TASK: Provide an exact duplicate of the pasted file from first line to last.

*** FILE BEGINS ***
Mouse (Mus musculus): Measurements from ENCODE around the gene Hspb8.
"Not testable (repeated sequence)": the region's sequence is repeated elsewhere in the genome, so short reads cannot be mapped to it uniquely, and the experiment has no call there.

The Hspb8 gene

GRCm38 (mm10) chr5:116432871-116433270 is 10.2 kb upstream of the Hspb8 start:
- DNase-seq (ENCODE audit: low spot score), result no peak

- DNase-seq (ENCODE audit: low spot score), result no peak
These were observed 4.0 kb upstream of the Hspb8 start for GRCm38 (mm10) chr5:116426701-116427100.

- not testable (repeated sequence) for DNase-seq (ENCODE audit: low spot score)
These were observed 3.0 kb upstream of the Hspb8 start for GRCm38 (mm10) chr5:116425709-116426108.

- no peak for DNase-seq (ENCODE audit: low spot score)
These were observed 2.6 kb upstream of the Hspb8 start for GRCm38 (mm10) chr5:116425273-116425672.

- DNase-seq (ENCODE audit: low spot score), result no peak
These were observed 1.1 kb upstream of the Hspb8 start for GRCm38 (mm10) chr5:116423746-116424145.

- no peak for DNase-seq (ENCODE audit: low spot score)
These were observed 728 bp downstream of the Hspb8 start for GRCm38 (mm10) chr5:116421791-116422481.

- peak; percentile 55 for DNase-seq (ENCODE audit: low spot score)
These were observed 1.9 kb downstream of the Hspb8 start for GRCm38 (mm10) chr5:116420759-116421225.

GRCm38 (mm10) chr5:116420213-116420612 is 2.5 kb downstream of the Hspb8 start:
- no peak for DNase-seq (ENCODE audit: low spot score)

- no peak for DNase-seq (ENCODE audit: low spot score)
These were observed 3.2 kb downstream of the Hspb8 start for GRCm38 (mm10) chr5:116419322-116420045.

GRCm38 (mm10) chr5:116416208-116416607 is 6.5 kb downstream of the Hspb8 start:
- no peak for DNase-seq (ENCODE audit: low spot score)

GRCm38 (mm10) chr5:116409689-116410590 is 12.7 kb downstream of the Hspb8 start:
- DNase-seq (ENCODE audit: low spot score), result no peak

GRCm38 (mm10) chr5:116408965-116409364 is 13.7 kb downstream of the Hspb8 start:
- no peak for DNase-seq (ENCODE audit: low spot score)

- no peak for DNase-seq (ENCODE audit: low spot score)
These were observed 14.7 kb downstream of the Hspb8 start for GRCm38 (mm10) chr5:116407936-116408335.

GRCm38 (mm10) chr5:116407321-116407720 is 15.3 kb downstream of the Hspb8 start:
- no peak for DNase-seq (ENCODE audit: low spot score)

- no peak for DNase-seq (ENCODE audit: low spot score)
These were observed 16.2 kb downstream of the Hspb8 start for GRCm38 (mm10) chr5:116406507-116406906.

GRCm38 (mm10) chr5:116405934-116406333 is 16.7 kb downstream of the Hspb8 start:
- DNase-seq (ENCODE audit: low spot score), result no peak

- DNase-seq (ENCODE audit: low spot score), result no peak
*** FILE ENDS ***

Mouse (Mus musculus): Measurements from ENCODE around the gene Hspb8.
"Not testable (repeated sequence)": the region's sequence is repeated elsewhere in the genome, so short reads cannot be mapped to it uniquely, and the experiment has no call there.

The Hspb8 gene

GRCm38 (mm10) chr5:116432871-116433270 is 10.2 kb upstream of the Hspb8 start:
- DNase-seq (ENCODE audit: low spot score), result no peak

- DNase-seq (ENCODE audit: low spot score), result no peak
These were observed 4.0 kb upstream of the Hspb8 start for GRCm38 (mm10) chr5:116426701-116427100.

- not testable (repeated sequence) for DNase-seq (ENCODE audit: low spot score)
These were observed 3.0 kb upstream of the Hspb8 start for GRCm38 (mm10) chr5:116425709-116426108.

- no peak for DNase-seq (ENCODE audit: low spot score)
These were observed 2.6 kb upstream of the Hspb8 start for GRCm38 (mm10) chr5:116425273-116425672.

- DNase-seq (ENCODE audit: low spot score), result no peak
These were observed 1.1 kb upstream of the Hspb8 start for GRCm38 (mm10) chr5:116423746-116424145.

- no peak for DNase-seq (ENCODE audit: low spot score)
These were observed 728 bp downstream of the Hspb8 start for GRCm38 (mm10) chr5:116421791-116422481.

- peak; percentile 55 for DNase-seq (ENCODE audit: low spot score)
These were observed 1.9 kb downstream of the Hspb8 start for GRCm38 (mm10) chr5:116420759-116421225.

GRCm38 (mm10) chr5:116420213-116420612 is 2.5 kb downstream of the Hspb8 start:
- no peak for DNase-seq (ENCODE audit: low spot score)

- no peak for DNase-seq (ENCODE audit: low spot score)
These were observed 3.2 kb downstream of the Hspb8 start for GRCm38 (mm10) chr5:116419322-116420045.

GRCm38 (mm10) chr5:116416208-116416607 is 6.5 kb downstream of the Hspb8 start:
- no peak for DNase-seq (ENCODE audit: low spot score)

GRCm38 (mm10) chr5:116409689-116410590 is 12.7 kb downstream of the Hspb8 start:
- DNase-seq (ENCODE audit: low spot score), result no peak

GRCm38 (mm10) chr5:116408965-116409364 is 13.7 kb downstream of the Hspb8 start:
- no peak for DNase-seq (ENCODE audit: low spot score)

- no peak for DNase-seq (ENCODE audit: low spot score)
These were observed 14.7 kb downstream of the Hspb8 start for GRCm38 (mm10) chr5:116407936-116408335.

GRCm38 (mm10) chr5:116407321-116407720 is 15.3 kb downstream of the Hspb8 start:
- no peak for DNase-seq (ENCODE audit: low spot score)

- no peak for DNase-seq (ENCODE audit: low spot score)
These were observed 16.2 kb downstream of the Hspb8 start for GRCm38 (mm10) chr5:116406507-116406906.

GRCm38 (mm10) chr5:116405934-116406333 is 16.7 kb downstream of the Hspb8 start:
- DNase-seq (ENCODE audit: low spot score), result no peak

- DNase-seq (ENCODE audit: low spot score), result no peak